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How I think the oil crash will affect the BP and Shell share prices

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I’m long BP (LSE:BP) and Royal Dutch Shell (LSE:RDSB). That might sound foolish at a time of an historic crash in the price of oil. But I’ll explain why.

Share price falls might make for a nice entry point to top up your Stocks and Shares ISA or SIPP. But short-term price movements matter not one iota. When all about you are losing their heads, that’s the best time to scoop up bargains. Think fearful and greedy.

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Both RDSB and BP offer a relatively safe 11% yield. At historically cheap prices below £13 and £3 a share respectively, I think both now offer brilliant value for the long-term investor.

Into your Shell

The actual price of oil did not go below zero on 20 April.

What did happen is that the May futures contract for West Texas Intermediate (WTI), the US benchmark for crude oil, turned negative for the first time in history.

Traders buy and sell futures contracts as speculative bets on the future price direction of the liquid commodity. And the May contract expired on 20 April.

So big oil ETFs that had hoovered nearly a third of all shares were faced with the possibility of those contracts expiring worthless. Futures rules say that anyone still holding at expiry must take delivery of 1,000 barrels of oil per contract. ETFs that just trade prices don’t actually want to receive hundreds of thousands of barrels and have to pay to store them. So in a panic they dumped May contracts onto futures market at any price. Hence the rapid decline.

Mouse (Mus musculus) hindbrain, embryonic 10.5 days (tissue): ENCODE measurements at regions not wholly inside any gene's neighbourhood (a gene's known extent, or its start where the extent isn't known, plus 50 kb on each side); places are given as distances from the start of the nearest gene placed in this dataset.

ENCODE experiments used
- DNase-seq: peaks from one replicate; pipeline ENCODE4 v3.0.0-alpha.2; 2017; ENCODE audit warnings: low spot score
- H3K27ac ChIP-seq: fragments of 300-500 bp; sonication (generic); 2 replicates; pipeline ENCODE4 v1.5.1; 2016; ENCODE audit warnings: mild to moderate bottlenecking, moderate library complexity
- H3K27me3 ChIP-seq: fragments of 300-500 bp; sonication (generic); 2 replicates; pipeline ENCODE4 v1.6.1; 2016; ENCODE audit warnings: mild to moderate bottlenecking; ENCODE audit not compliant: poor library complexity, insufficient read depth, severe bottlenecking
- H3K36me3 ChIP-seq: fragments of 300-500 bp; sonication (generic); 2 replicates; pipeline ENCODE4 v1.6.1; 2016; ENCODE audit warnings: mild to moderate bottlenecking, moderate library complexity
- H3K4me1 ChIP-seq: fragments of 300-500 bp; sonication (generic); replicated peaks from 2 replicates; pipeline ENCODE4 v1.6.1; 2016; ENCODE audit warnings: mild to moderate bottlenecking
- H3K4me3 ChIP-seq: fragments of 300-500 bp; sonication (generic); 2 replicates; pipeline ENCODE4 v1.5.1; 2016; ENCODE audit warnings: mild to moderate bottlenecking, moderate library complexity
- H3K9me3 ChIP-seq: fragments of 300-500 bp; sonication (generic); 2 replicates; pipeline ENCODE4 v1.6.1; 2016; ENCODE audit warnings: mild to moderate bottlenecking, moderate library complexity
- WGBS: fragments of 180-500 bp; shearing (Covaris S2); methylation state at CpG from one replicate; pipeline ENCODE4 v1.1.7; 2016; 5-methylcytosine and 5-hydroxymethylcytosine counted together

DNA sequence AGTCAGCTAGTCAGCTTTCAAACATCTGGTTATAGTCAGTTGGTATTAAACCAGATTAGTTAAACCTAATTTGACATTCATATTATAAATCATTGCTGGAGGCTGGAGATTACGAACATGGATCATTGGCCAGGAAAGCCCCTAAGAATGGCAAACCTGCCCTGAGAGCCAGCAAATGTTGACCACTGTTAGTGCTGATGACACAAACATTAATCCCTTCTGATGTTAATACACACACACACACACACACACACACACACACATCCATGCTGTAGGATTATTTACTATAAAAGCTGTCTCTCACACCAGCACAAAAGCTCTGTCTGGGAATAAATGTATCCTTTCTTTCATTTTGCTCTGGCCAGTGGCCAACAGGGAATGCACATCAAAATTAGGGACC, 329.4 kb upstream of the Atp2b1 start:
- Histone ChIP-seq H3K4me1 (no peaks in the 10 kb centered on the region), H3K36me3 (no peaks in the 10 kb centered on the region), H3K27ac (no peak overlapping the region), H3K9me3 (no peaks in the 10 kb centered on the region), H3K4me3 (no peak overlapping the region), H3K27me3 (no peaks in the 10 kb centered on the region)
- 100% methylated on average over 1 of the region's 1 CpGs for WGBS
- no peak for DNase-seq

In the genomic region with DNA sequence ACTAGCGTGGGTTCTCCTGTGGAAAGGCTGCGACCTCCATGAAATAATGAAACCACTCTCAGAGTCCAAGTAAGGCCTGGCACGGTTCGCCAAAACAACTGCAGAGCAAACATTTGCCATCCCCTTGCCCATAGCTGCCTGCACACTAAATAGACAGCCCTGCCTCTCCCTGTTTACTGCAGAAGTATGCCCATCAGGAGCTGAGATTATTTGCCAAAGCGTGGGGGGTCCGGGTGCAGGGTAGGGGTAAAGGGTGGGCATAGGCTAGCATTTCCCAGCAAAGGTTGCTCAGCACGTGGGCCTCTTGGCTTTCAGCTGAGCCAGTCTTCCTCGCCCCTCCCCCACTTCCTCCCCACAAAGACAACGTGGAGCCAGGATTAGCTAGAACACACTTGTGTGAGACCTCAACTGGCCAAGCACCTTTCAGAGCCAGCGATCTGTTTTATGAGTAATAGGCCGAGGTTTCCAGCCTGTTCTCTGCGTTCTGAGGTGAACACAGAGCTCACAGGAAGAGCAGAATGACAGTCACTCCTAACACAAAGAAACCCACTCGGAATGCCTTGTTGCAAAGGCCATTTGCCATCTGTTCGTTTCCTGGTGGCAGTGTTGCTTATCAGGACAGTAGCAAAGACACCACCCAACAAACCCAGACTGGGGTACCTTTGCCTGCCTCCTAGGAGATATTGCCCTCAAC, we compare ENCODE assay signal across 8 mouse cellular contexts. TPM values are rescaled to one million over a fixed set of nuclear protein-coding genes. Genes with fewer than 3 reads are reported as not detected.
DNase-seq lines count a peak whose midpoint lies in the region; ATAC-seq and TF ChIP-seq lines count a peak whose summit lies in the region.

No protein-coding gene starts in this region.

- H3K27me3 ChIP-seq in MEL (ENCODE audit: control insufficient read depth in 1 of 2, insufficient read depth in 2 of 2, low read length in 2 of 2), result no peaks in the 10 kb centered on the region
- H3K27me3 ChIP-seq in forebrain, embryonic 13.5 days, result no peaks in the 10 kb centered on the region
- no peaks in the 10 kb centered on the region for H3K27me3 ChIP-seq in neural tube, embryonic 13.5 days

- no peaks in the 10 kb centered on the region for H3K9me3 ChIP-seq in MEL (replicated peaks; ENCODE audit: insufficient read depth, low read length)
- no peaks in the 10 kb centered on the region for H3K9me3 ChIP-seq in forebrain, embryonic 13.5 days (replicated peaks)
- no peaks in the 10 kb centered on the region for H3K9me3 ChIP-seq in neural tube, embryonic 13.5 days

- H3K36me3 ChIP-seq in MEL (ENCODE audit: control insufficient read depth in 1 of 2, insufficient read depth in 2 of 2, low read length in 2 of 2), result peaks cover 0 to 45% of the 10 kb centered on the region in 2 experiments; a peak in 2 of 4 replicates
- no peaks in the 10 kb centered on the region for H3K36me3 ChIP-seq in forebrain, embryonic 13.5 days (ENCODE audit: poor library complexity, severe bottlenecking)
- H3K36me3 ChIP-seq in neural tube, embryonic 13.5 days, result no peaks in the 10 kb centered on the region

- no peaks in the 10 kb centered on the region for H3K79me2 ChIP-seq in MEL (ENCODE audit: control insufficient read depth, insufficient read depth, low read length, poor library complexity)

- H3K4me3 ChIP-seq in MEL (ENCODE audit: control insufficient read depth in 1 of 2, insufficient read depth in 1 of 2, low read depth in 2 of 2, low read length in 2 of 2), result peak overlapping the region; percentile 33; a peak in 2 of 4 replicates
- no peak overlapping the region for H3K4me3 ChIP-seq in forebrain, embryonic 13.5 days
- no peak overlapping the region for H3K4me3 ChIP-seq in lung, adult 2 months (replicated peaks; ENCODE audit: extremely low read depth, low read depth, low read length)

If you want a better indication of the market price for oil, look at the June futures contract, which is about $20 a barrel. That is a breakeven price for Shell and BP.

The other side

Brent crude, the benchmark used by OPEC countries like Saudi Arabia and Kuwait, is more closely followed this side of the Atlantic. Prices have dropped by 20%, infected to some degree by the WTI futures snafu. But I see this as temporary weakness, brought on by short-term panic and medium-term demand destruction from the coronavirus. Fewer planes in the sky, fewer vehicles on the road, et cetera. When the world returns to normal, oil demand will skyrocket.

Anyway, the price of oil is not supremely significant for the financial health of RDSB or BP. They are billion dollar multinationals. They have their fingers in many, many pies. Shell, for example, just started a $6.4bn natural gas project in Queensland, Australia, in a joint venture project with PetroChina.

And BP has made big investments in the electric vehicle (EV) infrastructure that will dominate our world in the next 10 years. Since 2008, BP’s subsidiary, Chargemaster, has operated Polar, the largest EV charging network in the UK.

Future gains

Both companies make money from every segment of the oil and gas industry. That includes upstream, the actual oil exploration part. There’s also midstream, the transportation of said fuel. And downstream, the products manufactured from raw materials, in plastics, chemicals, packaging, and more.

While a fragile oil industry may see mass bankruptcies, that’s actually good news for BP and Shell. Why? Because of consolidation around these market leaders.

They are the ones with the financial firepower to either scoop up market share at knock-down prices or to muscle in on former rivals’ territory.

I’m bullish, and I’m buying both.

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Tom Rodgers owns Royal Dutch Shell. The Motley Fool UK has no position in any of the shares mentioned. Views expressed on the companies mentioned in this article are those of the writer and therefore may differ from the official recommendations we make in our subscription services such as Share Advisor, Hidden Winners and Pro. Here at The Motley Fool we believe that considering a diverse range of insights makes us better investors.

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